Special Precautions in Verification of Purchase Invoices

  1. When an invoice runs into several pages and the total of each page has been carried forward to the next or where the amount of an invoice has been distributed over several accounts, it should be confirmed that the amounts relating to different parts of the invoice have been adjusted together. When the total amount of the invoice has been adjusted in separate accounts, all the amount so adjusted should be added together to confirm that there has not been error under adjustment.
  2. At times, invoices are received in duplicate and even triplicate. In such cases, payment usually is made on the basis of the original invoice. Sometimes, however, the original is kept in record and the price is adjusted on the basis of the duplicate. In such a case, it should be confirmed that the original invoice has also been paid or adjusted separately.
  3.  Often supplies are received on certain special conditions. In such cases, it should be verified that these are the same as were agreed to at the time the order was placed, e.g., payment of freight and insurance charges of goods while in transit, etc. If the amount of an invoice was payable after the lapse of some time, subsequent to the receipt of goods, it should be ascertained that it has not been paid earlier and the benefit of cash discount, if any, has been obtained. Where a trade discount has been deducted from the amount of the invoice, it should be seen that only the net amount has been credited to the supplier.
  4. Where goods have been purchased for the use of an officer or a subordinate but the invoice is made out in the name of the concern for obtaining the benefit of trade discount, it should be seen that the cost has been charged to the person concerned and not to the Purchases Account.
  5. Purchases of goods from the allied and associated concerns can be made only under an appropriate sanction.
  6.  If the case of an invoice addressed to an individual, particular care should be taken when vouching such an item, since the individual may have attempted to procure goods for his own use while allowing the company to pay for them. The system of internal check for purchases should be such as to preclude such a possibility. Nevertheless, it should be seen whether the goods are of a type which the company usually requires, and whether the invoice has been duly checked some one other than the individual to whom it was addressed. The delivery note and the goods inward note should be examined and it should be seen that the goods were inspected on arrival. Further evidence should also be sought to establish whether the goods were actually received into stock. The original order for goods should have been duly authorised a responsible official. The firm supplying the goods should be requested not to submit invoices addressed in this way.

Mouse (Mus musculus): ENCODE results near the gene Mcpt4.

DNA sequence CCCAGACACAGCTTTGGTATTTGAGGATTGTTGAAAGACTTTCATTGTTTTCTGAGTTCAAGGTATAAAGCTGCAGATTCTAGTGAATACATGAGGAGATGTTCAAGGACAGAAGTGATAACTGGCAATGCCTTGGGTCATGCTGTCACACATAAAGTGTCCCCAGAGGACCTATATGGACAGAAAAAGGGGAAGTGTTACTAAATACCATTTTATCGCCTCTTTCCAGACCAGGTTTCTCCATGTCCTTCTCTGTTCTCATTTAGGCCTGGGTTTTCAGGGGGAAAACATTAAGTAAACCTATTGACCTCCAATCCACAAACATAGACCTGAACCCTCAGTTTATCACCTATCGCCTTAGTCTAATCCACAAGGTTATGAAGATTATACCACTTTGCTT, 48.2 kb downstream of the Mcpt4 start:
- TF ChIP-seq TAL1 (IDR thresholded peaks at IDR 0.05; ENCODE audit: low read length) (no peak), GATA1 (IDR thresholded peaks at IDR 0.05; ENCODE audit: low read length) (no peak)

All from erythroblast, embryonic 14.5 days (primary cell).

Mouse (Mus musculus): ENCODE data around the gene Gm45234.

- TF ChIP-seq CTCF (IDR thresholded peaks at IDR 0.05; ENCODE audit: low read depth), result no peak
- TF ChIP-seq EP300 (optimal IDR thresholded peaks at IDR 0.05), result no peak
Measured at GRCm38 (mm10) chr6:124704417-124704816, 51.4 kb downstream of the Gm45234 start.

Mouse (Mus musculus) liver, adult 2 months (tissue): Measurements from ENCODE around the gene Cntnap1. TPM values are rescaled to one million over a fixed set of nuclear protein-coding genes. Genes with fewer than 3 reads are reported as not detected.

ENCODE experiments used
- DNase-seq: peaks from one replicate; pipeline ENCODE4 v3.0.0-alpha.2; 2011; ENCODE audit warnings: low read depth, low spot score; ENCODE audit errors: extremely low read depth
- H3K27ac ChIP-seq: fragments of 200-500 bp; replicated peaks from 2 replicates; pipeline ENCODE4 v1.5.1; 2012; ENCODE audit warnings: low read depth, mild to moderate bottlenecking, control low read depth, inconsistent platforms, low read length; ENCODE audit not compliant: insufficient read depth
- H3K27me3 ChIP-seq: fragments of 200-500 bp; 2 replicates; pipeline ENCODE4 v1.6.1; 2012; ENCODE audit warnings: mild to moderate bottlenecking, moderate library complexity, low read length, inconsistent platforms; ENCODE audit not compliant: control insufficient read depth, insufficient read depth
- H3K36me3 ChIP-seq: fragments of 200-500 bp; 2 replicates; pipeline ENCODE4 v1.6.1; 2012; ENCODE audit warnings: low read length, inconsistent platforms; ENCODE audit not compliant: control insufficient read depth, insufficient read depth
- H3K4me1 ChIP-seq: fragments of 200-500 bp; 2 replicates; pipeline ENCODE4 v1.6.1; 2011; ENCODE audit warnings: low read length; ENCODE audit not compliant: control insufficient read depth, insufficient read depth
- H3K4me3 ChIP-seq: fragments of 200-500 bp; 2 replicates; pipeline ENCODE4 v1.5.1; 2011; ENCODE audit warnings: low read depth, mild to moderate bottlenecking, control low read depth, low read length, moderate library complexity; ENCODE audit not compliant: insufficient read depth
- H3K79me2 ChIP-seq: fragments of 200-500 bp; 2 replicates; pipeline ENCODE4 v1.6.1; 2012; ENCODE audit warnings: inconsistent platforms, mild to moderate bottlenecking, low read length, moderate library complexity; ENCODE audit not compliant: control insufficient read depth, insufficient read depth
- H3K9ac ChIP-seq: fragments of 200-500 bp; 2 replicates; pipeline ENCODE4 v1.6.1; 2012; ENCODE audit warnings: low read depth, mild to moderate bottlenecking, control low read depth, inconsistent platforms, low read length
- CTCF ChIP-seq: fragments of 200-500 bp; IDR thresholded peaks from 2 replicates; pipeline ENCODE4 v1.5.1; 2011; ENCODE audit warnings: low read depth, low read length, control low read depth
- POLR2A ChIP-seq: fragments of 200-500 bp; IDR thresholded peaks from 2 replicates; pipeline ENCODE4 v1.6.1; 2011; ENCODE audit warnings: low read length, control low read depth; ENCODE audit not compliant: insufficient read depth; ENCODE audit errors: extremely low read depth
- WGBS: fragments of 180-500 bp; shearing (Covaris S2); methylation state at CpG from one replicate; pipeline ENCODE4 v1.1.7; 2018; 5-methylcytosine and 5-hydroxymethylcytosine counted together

7. If materials are bought for delivery direct to a customer, the exact circumstances of the transaction should be ascertained and the reasons for the goods having been delivered direct to the customer. The auditor should make appropriate inquiries in order to establish that the transaction was appropriately authorised a responsible official. A copy of the delivery note signed the customer on delivery of the goods should be examined, and it should be ascertained whether the customer is a regular purchaser of the company’s goods and not an employee of the company wishing to take advantage of a weakness in the system. The original order should also be seen to have duly authorised the appropriate official, and if this practice is a regular feature of the company’s mode of transacting business, the system of internal check should be such as to ensure that no fraud may perpetrated as a result of this practice. The payment for the goods, if it has been received, should be vouched to the cash book and bank statement.
  8.  Though it is not practicable for an auditor to verify that every item of goods purchased has been entered in stock, he should trace into the stock record at least purchases of goods during the opening and closing months and accept the correctness of the rest only if he is satisfied that there exists a system of internal control which prevent payment being made for any goods not received in stock.
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